The Chicago Bears have a new leader in Matt Nagy, and the more I step away from the official announcement, the more I like it.
All things equal, the Bears hired a hot head-coaching candidate (to be clear, that’s not a hot-head coaching candidate) while he was on the rise, and before he was scheduled to meet with the Indianapolis Colts for their opening. They didn’t slow-play their search, only to watch their guy get poached by a more aggressive team. They replaced old and desperate with young and hungry, and I love what this says about the new Bears.
It will be easy for some to default to “same old Bears” while reading about Nagy’s hire, but it’s anything but based on everything we’ve experienced as Bears fans. This organization has trusted a young general manager and an up-and-coming head coach with a background of developing quarterbacks under a well-respected, long-tenured offensive mind to nurture the growth of Mitch Trubisky – who was the highest chosen quarterback in franchise history. None of this is same old Bears.
When John Fox was hired to replace Marc Trestman in 2015, Pace explained how he shared a vision for the future with his first head-coaching hire. “Strong defensive play, physical offense, run the ball, which we’re going to have to do in Chicago; build through the draft,” Pace said, via the Daily Herald. “Those are some similar philosophies.”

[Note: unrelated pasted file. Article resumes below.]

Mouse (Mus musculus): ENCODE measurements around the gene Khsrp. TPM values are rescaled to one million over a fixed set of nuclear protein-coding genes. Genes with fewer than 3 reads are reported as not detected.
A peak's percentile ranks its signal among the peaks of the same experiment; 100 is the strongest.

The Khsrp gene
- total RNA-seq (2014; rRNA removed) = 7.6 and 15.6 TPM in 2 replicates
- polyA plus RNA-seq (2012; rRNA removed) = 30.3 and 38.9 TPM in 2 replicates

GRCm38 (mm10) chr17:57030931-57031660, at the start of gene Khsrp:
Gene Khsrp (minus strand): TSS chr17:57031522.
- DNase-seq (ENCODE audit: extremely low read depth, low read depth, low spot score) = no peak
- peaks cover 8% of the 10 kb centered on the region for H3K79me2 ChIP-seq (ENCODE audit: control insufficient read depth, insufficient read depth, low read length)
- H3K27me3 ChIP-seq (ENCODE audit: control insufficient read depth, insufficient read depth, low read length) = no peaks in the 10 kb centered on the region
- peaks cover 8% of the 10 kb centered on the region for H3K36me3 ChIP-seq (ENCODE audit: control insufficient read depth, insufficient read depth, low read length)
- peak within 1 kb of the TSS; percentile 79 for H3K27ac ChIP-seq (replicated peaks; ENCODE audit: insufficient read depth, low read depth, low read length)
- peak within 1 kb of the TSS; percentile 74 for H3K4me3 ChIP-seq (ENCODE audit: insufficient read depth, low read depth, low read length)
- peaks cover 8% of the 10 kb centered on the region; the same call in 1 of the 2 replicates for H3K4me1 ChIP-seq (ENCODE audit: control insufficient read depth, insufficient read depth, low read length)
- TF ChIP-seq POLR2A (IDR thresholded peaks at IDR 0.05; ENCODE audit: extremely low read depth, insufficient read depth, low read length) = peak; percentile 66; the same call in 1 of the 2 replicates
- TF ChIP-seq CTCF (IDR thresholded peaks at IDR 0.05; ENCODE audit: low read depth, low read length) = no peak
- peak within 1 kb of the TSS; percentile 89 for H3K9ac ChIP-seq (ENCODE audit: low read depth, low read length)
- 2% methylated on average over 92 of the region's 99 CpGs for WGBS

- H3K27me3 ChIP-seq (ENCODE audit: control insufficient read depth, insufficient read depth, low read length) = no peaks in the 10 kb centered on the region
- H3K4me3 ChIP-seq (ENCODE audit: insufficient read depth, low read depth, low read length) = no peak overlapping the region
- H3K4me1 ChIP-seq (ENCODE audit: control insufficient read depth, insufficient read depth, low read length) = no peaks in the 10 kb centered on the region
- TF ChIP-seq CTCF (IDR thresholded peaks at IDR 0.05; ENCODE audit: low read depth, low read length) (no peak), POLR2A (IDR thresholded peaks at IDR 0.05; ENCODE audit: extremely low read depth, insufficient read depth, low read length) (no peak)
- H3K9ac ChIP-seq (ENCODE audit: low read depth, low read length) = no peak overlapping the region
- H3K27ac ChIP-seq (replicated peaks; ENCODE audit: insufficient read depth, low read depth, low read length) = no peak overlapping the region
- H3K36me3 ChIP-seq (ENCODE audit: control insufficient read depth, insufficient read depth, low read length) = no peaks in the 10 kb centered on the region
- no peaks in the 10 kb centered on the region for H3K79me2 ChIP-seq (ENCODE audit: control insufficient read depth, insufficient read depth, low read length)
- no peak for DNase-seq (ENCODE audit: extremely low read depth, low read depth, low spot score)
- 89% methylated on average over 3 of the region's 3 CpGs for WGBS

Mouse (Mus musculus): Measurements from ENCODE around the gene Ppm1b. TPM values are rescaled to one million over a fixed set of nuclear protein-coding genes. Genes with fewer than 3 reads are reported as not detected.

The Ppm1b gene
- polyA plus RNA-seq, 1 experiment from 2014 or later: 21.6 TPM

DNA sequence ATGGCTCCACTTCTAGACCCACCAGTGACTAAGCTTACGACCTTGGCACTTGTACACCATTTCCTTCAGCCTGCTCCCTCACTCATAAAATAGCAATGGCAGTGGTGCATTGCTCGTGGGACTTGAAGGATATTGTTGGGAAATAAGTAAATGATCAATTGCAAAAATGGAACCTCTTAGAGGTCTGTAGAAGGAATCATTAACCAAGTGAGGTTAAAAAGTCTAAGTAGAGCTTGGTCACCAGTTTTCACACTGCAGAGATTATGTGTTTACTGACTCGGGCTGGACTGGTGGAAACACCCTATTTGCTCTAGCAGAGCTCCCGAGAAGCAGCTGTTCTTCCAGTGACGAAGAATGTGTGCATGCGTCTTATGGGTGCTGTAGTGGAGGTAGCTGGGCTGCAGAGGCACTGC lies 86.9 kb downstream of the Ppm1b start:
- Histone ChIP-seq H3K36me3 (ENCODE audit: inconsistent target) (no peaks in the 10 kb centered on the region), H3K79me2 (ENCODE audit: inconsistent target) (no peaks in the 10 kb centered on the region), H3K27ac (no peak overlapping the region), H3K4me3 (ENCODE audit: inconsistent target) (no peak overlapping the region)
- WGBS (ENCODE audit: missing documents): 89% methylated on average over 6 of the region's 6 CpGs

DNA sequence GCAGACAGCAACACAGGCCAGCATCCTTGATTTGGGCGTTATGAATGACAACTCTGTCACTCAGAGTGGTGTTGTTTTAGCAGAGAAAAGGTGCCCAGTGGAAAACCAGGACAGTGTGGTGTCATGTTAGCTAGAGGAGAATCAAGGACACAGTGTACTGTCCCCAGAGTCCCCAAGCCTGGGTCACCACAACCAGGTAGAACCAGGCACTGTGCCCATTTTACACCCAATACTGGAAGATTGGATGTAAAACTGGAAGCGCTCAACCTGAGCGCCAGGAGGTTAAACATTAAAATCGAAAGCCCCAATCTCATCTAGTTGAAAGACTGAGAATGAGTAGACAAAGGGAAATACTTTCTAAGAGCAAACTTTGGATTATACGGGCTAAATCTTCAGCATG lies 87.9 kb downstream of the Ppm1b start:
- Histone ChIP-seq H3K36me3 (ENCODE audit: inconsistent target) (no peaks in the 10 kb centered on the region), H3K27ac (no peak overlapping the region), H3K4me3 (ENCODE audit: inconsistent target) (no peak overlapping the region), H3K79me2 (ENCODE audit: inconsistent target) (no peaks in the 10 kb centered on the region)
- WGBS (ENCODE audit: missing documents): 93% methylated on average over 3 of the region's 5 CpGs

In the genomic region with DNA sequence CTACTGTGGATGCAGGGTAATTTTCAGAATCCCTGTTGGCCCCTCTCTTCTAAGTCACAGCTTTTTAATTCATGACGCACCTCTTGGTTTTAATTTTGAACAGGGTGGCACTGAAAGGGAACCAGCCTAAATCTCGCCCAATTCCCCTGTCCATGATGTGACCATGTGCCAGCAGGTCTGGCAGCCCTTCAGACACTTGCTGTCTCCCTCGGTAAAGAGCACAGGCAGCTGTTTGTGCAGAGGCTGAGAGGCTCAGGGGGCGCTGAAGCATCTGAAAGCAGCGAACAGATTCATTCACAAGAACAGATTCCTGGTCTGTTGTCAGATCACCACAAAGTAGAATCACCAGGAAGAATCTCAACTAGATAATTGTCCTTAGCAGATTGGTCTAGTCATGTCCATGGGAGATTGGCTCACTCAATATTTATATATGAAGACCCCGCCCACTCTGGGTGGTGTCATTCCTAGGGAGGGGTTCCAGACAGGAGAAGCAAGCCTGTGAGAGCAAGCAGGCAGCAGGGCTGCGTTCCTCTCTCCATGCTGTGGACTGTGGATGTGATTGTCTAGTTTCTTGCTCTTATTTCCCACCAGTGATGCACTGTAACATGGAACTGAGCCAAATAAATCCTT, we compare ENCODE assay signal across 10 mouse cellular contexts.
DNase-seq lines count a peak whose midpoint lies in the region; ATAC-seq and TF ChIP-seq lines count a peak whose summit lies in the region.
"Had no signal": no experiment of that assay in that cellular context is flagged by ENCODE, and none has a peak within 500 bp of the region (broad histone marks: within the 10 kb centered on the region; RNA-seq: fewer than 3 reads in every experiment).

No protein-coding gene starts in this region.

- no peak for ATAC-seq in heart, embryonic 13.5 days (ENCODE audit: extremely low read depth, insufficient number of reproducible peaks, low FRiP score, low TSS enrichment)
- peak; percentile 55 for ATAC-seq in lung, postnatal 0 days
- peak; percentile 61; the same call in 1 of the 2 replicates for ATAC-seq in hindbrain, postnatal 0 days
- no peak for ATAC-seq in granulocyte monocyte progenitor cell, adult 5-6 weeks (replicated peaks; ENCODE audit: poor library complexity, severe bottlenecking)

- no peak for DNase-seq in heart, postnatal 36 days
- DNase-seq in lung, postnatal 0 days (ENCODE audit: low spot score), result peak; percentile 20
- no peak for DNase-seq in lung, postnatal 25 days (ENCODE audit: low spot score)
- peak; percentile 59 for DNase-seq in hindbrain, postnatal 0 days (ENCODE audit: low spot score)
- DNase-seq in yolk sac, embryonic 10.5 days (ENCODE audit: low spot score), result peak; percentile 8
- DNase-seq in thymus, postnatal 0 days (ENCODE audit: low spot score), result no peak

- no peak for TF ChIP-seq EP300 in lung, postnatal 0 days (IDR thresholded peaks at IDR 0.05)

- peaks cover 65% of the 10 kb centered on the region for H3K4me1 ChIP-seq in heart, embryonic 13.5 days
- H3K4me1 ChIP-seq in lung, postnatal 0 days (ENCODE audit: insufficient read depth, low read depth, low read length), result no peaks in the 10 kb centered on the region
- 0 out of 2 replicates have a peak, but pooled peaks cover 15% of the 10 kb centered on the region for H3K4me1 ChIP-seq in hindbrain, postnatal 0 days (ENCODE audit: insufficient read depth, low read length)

Three years later, the Bears have a defense that ranked 10th in yards and ninth in points to go along with a running game led by Jordan Howard, who trails only Ezekiel Elliott and Le’Veon Bell for most rushing yards since the start of the 2016 season. Nagy will be the beneficiary of the foundation as visualized by Pace and Fox, but he’ll be tasked with the toughest challenge in sports, and that’s developing a young quarterback with upside into a franchise leader.
When you’re the Bears and have struggled as much as they have in the last few decades, you’re basically in a position where you’re banking on nabbing the next up-and-coming coach because that established candidate isn’t walking into Halas Hall to save the franchise – Bill Belichick wasn’t walking through those doors.
We don’t know yet if Nagy will end up being the right hire, but we do know that the process was sound and appropriately aggressive. The Bears interviewed six candidates, all of whom were highly regarded when things started, targeted their guy, and then actually made it happen.
The “same old Bears” would have never gotten it done.